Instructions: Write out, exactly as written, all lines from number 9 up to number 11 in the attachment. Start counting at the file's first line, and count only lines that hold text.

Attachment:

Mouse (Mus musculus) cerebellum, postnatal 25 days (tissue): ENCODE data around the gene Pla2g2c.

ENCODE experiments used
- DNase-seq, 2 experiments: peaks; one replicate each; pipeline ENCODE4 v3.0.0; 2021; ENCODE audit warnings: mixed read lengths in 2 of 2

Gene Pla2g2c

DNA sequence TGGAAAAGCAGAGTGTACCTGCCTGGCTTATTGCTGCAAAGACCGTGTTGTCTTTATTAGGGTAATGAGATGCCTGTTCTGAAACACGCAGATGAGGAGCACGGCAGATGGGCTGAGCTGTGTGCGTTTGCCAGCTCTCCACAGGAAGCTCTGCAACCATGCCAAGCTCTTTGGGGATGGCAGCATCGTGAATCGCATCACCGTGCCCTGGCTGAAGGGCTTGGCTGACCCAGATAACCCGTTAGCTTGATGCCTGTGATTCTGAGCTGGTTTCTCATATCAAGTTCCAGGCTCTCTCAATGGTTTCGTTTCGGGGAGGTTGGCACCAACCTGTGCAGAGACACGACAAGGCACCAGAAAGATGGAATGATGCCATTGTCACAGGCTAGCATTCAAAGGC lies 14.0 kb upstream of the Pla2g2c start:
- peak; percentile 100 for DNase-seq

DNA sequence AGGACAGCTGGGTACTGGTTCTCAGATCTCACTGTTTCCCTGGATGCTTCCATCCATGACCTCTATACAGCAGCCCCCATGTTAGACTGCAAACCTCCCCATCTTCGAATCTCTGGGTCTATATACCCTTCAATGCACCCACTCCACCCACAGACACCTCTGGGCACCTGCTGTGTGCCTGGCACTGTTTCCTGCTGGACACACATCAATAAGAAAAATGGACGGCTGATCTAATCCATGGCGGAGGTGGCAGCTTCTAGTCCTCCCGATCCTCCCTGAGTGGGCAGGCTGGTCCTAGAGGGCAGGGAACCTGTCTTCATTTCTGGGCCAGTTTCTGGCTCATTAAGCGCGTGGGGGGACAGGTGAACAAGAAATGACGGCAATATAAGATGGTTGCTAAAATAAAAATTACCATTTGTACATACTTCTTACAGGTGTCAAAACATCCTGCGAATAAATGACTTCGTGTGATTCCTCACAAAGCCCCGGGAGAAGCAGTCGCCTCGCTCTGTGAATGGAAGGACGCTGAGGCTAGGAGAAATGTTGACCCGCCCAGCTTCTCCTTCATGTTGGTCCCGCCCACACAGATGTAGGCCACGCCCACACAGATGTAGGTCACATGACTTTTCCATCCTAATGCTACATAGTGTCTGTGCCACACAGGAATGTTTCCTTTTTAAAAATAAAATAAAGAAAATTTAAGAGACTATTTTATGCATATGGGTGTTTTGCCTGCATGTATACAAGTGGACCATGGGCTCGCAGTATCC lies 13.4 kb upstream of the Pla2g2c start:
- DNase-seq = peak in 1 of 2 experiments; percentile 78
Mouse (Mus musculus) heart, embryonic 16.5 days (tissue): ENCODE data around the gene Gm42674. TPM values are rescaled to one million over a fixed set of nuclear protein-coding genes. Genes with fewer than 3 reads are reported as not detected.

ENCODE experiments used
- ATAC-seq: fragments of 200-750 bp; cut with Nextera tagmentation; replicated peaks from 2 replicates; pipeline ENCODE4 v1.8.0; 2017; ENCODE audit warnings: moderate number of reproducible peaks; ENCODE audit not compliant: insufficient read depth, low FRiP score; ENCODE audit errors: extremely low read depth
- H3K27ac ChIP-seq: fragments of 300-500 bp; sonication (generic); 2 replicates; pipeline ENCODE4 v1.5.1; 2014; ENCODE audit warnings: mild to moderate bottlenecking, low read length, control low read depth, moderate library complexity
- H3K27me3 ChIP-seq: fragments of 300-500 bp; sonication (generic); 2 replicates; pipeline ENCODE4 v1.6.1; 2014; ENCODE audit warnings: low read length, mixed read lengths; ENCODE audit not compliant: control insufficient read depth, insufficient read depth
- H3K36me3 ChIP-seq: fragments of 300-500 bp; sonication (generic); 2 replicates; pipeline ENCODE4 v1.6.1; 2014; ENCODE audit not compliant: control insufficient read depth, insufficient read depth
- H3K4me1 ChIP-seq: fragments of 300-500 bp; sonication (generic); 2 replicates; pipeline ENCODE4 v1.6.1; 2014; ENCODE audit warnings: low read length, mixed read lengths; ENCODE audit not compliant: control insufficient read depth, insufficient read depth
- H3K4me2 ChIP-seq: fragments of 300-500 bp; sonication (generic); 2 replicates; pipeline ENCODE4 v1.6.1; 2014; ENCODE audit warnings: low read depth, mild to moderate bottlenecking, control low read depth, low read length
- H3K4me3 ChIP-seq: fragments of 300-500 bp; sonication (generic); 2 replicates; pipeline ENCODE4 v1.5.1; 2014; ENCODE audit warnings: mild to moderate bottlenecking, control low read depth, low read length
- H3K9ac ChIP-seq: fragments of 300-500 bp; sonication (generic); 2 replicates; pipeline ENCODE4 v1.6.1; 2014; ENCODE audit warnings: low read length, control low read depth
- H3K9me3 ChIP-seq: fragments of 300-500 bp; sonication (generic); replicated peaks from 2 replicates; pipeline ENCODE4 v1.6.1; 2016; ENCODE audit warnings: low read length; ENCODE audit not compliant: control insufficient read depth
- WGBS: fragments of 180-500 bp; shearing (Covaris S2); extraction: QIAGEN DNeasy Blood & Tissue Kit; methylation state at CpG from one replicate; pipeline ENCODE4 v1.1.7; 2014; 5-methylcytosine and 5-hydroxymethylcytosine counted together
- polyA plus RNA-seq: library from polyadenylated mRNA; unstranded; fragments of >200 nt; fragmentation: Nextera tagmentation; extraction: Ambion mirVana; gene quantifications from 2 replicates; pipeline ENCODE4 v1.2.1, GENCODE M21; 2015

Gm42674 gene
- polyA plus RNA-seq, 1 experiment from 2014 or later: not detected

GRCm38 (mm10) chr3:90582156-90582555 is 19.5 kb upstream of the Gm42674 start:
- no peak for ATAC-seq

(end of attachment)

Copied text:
Mouse (Mus musculus) heart, embryonic 16.5 days (tissue): ENCODE data around the gene Gm42674. TPM values are rescaled to one million over a fixed set of nuclear protein-coding genes. Genes with fewer than 3 reads are reported as not detected.

ENCODE experiments used
- ATAC-seq: fragments of 200-750 bp; cut with Nextera tagmentation; replicated peaks from 2 replicates; pipeline ENCODE4 v1.8.0; 2017; ENCODE audit warnings: moderate number of reproducible peaks; ENCODE audit not compliant: insufficient read depth, low FRiP score; ENCODE audit errors: extremely low read depth